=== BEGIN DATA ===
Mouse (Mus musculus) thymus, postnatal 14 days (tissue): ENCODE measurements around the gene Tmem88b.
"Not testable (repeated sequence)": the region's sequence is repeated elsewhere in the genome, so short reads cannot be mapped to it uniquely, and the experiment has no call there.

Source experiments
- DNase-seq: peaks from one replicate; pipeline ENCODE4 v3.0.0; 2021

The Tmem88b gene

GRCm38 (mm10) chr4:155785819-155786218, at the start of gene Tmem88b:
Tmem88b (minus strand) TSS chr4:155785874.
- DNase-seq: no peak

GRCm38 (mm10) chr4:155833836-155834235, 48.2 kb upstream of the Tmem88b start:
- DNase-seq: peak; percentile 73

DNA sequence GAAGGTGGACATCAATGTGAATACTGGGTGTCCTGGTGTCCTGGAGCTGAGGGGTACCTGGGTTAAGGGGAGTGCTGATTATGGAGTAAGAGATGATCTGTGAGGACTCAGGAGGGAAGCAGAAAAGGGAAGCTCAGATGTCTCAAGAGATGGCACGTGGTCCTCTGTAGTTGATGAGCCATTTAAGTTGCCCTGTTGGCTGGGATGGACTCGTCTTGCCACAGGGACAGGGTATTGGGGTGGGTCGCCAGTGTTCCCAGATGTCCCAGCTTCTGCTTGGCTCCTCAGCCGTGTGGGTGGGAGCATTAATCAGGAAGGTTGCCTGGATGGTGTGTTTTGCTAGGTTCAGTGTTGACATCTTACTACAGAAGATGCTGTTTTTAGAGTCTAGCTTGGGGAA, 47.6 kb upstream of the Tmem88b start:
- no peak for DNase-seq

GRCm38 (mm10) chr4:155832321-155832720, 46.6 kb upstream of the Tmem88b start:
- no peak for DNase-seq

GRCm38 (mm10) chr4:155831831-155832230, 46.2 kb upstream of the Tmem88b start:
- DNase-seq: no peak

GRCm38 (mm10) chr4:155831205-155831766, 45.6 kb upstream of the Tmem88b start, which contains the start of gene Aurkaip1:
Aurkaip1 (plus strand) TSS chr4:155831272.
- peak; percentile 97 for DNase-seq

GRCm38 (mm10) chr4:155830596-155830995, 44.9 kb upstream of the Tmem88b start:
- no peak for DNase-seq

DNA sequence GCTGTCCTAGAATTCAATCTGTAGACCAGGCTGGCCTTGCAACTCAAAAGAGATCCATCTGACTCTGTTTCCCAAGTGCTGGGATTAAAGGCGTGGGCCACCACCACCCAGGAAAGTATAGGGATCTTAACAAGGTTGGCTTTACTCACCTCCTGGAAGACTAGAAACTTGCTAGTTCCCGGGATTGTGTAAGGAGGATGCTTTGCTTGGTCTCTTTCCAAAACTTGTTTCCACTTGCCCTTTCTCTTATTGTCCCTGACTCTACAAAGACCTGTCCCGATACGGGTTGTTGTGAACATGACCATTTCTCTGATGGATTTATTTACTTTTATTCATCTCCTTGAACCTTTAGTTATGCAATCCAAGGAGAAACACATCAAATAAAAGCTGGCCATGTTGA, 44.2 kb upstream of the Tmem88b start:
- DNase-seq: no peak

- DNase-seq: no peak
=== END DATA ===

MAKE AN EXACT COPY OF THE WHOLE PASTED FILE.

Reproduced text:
Mouse (Mus musculus) thymus, postnatal 14 days (tissue): ENCODE measurements around the gene Tmem88b.
"Not testable (repeated sequence)": the region's sequence is repeated elsewhere in the genome, so short reads cannot be mapped to it uniquely, and the experiment has no call there.

Source experiments
- DNase-seq: peaks from one replicate; pipeline ENCODE4 v3.0.0; 2021

The Tmem88b gene

GRCm38 (mm10) chr4:155785819-155786218, at the start of gene Tmem88b:
Tmem88b (minus strand) TSS chr4:155785874.
- DNase-seq: no peak

GRCm38 (mm10) chr4:155833836-155834235, 48.2 kb upstream of the Tmem88b start:
- DNase-seq: peak; percentile 73

DNA sequence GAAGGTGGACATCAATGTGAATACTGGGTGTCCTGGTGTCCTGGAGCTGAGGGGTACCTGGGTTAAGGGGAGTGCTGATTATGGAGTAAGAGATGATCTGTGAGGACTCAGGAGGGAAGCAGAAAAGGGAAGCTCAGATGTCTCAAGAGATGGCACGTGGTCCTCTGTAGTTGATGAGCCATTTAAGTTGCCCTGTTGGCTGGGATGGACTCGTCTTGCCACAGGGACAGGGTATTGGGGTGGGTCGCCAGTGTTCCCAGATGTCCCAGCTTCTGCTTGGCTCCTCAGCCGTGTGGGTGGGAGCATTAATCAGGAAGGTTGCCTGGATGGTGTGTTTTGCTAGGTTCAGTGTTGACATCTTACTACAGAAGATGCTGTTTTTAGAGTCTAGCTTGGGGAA, 47.6 kb upstream of the Tmem88b start:
- no peak for DNase-seq

GRCm38 (mm10) chr4:155832321-155832720, 46.6 kb upstream of the Tmem88b start:
- no peak for DNase-seq

GRCm38 (mm10) chr4:155831831-155832230, 46.2 kb upstream of the Tmem88b start:
- DNase-seq: no peak

GRCm38 (mm10) chr4:155831205-155831766, 45.6 kb upstream of the Tmem88b start, which contains the start of gene Aurkaip1:
Aurkaip1 (plus strand) TSS chr4:155831272.
- peak; percentile 97 for DNase-seq

GRCm38 (mm10) chr4:155830596-155830995, 44.9 kb upstream of the Tmem88b start:
- no peak for DNase-seq

DNA sequence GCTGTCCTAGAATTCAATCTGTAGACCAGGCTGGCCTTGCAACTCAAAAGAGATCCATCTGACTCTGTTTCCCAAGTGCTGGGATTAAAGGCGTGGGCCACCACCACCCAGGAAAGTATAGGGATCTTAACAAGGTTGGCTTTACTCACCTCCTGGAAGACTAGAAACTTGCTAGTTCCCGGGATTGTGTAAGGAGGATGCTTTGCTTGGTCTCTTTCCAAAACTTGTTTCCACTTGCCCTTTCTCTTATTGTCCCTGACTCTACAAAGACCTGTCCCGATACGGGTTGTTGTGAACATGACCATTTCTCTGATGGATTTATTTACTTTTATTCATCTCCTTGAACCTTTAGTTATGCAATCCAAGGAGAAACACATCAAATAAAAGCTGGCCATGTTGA, 44.2 kb upstream of the Tmem88b start:
- DNase-seq: no peak

- DNase-seq: no peak